Alfred the Great was genuinely extraordinary. Besides his dogged resistance to the Danes, and final triumph at Ethandune (probably Edington near Westbury, where the horse is), he gave the crown of the West Saxons a new kind of lustre, and impressed himself on history as a personality. When at peace, he lived in a modest-sized manor at Cheddar, not only hawking and hunting but acquiring enough expertise in both pursuits to give advice to his falconers and kennelmen. He collected Anglo-Saxon poems and songs, welcomed travellers, and listened to their reports of distant countries. To promote his subjects’ education he founded a school for the sons of nobles (sending his own to it) and brought foreign scholars to his court, including a Welshman, Asser, who became his biographer. Part of his programme was to inform the people about their own past, and to this end he sponsored a compilation of traditions which was the first version of the Anglo-Saxon Chronicle. He learned Latin, and presided over the translation of important books into ‘the language which we can all understand’ - an obvious thing to do, yet nobody had done it, and it was many years before anything comparable was done abroad.

He issued a code of laws drawn from the best of Kent and Mercia, as well as Wessex. Those he added himself were humane, limiting the custom of blood-feud, for instance. It will be remembered that according to Geoffrey of Monmouth, he copied laws from the ancient Britons; not so, but proof of the prestige which his code still possessed in Geoffrey’s time. That had been shown already by its adoption or imitation in other parts of England and Wales. To plan his work he invented a kind of clock, a graduated candle inside a transparent casing, which admitted air but kept out draughts so that the candle burned at a regular rate.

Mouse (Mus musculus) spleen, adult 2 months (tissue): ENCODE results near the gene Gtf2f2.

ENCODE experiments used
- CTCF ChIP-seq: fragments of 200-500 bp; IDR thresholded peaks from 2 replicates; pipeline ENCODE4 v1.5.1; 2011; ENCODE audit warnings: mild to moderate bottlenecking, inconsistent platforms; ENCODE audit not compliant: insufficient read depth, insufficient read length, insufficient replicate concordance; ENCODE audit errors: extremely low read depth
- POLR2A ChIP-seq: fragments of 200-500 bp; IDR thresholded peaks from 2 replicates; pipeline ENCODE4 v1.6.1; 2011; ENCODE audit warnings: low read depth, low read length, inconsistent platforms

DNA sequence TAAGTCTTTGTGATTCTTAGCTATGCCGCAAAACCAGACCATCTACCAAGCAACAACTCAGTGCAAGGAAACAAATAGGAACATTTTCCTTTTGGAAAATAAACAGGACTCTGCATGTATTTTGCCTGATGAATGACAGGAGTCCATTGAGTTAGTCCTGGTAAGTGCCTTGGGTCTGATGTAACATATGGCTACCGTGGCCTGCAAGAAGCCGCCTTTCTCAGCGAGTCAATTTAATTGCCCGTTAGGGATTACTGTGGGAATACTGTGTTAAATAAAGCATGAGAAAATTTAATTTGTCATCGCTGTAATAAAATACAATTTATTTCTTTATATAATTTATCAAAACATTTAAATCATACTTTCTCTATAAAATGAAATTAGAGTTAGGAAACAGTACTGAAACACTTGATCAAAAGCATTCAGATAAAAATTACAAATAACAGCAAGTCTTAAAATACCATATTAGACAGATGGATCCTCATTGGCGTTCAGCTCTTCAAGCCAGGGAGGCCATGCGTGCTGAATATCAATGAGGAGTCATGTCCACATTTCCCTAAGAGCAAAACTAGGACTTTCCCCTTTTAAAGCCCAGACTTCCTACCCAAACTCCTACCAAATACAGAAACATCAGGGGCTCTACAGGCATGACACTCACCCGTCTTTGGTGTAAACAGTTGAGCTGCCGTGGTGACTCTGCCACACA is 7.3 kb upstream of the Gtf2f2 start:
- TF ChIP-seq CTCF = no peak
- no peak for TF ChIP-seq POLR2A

Several Welsh princes placed themselves under Alfred’s protection or became allies. Thanks to the Danes’ extinction of the other kingdoms, and their own waning, his son and daughter established their rule in Mercia, and his grandson Athelstan took over Northumbria. Athelstan routed a coalition of Scots, Irish and Norse, and was uncontested sovereign of the whole of England.

Alfred deserved the honour of a national epic, yet no one composed it. As a hero of legend Arthur leaves him so far behind that there is no comparison. The few Alfred legends, such as the anecdote of the cakes - probably bannocks - and his acceptance of the housewife’s rebuke, suggest that he was recalled as not only ‘great’, but human, good-natured and free from pride. Still, he had to wait a long time for a poetic celebration with any value. It came at last in G. K Chesterton’s Ballad of the White Horse, which conserves popular fiction about the Uffington horse being Alfred’s, by acutely postulating a pre-Alfred original which he restored. The Ballad is a perceptive and colourful mini-epic, with passages as fine as any poetry in English inspired by Arthur. Alfred’s companions in the poem rightly include representatives of Celtic and Roman traditions as well as Anglo-Saxon.